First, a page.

With the unprecedented increase in the amount of electronic data that is being created and stored in the corporate community, there has been a corresponding increase in focus on how data that has been collected and reviewed is ultimately produced in civil litigation and regulatory investigations. Because of the complexity, the potential costs and the significant risks associated with producing electronic data, the topic has been addressed in a growing number of articles, white papers and judicial opinions. As a measure of the significance of the topic, production of electronic data is addressed directly in the amendments to the Federal Rules of Civil Procedure.
For example, Rule 26(f) sets an expectation that the method and format by which electronic data are to be produced should be considered and negotiated by the parties early in the discovery process. Proposed Rule 26(b)(5)(B) addresses the inadvertent production of privileged information and outlines the procedure by which this issue is to be dealt with in a case involving electronic data. And proposed Rule 16(b)(5) provides that any agreements reached regarding the assertion of privilege after production will be included in the Scheduling Order. The production of electronic data has presented challenges in the discovery process to the degree that specific rules have been drafted, commented on and redrafted to address the issues.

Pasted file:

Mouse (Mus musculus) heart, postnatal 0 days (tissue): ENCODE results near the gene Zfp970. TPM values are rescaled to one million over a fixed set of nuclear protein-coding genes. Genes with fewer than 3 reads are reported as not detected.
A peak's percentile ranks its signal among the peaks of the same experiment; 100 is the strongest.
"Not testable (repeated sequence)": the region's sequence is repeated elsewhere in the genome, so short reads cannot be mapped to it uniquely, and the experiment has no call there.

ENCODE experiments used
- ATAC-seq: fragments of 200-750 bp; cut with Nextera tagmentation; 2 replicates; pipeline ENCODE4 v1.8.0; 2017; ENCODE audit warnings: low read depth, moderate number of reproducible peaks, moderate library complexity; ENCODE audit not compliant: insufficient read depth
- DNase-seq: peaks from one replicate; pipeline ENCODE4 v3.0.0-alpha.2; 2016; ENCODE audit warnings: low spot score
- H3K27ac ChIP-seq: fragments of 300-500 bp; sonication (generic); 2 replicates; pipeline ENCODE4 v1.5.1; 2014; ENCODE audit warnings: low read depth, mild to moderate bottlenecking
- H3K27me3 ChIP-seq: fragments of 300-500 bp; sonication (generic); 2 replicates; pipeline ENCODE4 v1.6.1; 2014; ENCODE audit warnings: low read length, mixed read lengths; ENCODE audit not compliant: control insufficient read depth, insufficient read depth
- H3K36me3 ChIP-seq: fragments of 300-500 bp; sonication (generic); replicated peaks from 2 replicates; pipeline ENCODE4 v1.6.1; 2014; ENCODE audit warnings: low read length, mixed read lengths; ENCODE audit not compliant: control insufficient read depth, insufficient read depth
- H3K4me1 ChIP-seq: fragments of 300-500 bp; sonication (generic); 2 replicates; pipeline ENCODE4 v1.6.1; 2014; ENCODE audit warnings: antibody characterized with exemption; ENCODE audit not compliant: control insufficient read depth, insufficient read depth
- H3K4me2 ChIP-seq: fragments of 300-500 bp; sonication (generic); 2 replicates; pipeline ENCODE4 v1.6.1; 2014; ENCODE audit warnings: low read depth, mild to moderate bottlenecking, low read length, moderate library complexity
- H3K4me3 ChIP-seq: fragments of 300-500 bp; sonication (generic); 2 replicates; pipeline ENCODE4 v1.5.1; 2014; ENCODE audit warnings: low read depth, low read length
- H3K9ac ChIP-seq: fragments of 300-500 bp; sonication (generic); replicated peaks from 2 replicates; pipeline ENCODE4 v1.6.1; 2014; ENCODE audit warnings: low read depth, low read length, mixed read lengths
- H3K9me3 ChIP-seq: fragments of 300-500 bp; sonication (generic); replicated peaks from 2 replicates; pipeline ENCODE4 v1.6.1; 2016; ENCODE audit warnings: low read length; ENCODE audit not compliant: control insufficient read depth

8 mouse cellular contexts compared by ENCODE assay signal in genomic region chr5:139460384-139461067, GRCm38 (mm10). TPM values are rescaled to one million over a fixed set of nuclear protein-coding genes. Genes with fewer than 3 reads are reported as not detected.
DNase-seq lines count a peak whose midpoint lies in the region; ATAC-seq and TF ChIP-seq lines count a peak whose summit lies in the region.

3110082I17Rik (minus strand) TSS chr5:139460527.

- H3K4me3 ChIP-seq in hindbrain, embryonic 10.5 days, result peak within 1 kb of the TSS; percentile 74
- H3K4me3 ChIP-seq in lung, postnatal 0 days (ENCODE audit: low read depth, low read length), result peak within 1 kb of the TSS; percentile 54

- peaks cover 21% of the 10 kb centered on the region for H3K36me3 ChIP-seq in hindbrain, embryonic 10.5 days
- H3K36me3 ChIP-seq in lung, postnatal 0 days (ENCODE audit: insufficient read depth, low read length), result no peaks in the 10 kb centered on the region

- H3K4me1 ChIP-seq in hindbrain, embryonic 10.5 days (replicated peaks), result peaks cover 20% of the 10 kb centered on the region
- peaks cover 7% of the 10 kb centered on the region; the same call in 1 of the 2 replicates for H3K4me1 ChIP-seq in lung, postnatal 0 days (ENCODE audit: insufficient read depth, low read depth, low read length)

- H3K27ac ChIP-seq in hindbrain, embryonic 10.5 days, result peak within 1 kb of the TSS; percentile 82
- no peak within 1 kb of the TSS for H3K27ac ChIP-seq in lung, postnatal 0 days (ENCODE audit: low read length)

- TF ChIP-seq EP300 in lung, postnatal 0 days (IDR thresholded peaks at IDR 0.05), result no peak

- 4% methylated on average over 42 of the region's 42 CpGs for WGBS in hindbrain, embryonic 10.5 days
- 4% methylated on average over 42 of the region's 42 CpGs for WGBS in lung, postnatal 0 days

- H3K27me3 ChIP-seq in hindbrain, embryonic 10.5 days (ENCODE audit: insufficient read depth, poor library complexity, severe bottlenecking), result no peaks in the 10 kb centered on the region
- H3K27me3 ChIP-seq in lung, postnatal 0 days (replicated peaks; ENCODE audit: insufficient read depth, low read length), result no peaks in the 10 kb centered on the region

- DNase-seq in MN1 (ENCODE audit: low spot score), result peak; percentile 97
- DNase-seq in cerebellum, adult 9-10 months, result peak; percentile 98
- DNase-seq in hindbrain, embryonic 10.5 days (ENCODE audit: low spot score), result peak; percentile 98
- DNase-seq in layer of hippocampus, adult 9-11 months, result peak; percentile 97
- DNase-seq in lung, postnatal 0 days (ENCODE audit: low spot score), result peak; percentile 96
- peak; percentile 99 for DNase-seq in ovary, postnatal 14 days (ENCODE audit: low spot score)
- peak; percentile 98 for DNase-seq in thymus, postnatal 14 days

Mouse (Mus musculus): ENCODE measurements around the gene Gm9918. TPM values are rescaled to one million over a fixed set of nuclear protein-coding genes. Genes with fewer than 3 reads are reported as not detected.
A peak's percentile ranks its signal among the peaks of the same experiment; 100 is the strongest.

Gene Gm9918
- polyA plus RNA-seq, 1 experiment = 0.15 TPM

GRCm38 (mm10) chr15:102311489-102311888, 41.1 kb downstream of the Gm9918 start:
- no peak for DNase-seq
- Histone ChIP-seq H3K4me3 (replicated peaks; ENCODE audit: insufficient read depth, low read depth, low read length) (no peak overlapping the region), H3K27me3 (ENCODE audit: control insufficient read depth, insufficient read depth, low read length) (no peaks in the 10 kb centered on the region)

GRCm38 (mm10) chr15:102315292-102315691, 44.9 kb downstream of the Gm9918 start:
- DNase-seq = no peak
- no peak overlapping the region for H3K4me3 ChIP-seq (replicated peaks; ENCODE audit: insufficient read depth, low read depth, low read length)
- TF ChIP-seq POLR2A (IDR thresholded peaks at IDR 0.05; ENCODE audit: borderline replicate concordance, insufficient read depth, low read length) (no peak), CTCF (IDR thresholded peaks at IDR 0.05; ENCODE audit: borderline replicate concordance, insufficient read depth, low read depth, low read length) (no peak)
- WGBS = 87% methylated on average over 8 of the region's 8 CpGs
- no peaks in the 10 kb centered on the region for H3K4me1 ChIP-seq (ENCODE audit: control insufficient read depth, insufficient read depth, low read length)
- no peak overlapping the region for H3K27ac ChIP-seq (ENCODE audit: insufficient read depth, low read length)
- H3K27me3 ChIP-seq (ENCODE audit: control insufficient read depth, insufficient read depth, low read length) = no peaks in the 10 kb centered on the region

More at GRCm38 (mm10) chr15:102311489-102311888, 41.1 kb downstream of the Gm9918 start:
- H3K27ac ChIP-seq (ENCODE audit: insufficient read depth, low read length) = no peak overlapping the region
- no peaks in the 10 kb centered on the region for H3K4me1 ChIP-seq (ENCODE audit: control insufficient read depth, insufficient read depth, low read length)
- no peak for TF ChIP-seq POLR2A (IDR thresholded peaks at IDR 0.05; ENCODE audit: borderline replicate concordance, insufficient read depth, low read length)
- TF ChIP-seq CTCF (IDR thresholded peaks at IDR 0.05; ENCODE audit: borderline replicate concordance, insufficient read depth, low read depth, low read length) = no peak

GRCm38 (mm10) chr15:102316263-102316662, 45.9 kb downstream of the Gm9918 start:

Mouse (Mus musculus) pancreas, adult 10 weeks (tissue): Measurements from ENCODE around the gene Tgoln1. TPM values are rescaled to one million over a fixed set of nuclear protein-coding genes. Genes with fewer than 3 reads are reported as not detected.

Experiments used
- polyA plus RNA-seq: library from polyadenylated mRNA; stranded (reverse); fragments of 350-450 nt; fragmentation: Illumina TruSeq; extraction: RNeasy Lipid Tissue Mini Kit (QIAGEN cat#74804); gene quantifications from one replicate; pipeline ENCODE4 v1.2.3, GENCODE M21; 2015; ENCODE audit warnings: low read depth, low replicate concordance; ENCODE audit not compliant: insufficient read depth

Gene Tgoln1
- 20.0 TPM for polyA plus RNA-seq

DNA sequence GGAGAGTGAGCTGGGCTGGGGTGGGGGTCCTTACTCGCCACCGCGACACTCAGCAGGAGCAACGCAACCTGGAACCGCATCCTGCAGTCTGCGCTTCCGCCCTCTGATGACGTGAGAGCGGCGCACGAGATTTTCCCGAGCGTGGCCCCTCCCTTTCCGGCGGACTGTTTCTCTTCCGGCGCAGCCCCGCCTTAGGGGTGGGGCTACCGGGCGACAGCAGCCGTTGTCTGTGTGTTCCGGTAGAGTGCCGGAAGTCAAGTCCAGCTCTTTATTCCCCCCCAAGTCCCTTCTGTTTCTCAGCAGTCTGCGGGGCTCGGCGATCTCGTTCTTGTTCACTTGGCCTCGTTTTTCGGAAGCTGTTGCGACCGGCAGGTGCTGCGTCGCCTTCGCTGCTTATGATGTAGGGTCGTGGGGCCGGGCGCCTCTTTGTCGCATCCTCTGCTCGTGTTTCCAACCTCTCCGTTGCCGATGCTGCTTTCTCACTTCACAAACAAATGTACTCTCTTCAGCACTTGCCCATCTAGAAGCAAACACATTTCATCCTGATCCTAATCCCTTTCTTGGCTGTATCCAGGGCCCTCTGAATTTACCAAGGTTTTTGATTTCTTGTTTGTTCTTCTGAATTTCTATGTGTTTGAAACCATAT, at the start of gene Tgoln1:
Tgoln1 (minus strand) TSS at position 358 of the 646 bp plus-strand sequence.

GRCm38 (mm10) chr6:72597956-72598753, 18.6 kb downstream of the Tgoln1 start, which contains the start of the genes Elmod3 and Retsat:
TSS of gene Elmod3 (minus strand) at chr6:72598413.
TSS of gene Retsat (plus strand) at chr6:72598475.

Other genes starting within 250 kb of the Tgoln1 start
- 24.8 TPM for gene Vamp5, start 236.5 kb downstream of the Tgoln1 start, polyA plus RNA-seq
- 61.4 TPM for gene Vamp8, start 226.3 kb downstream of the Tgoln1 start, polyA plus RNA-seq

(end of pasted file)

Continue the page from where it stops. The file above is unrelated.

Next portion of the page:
This section addresses the options and the variables of electronic document production.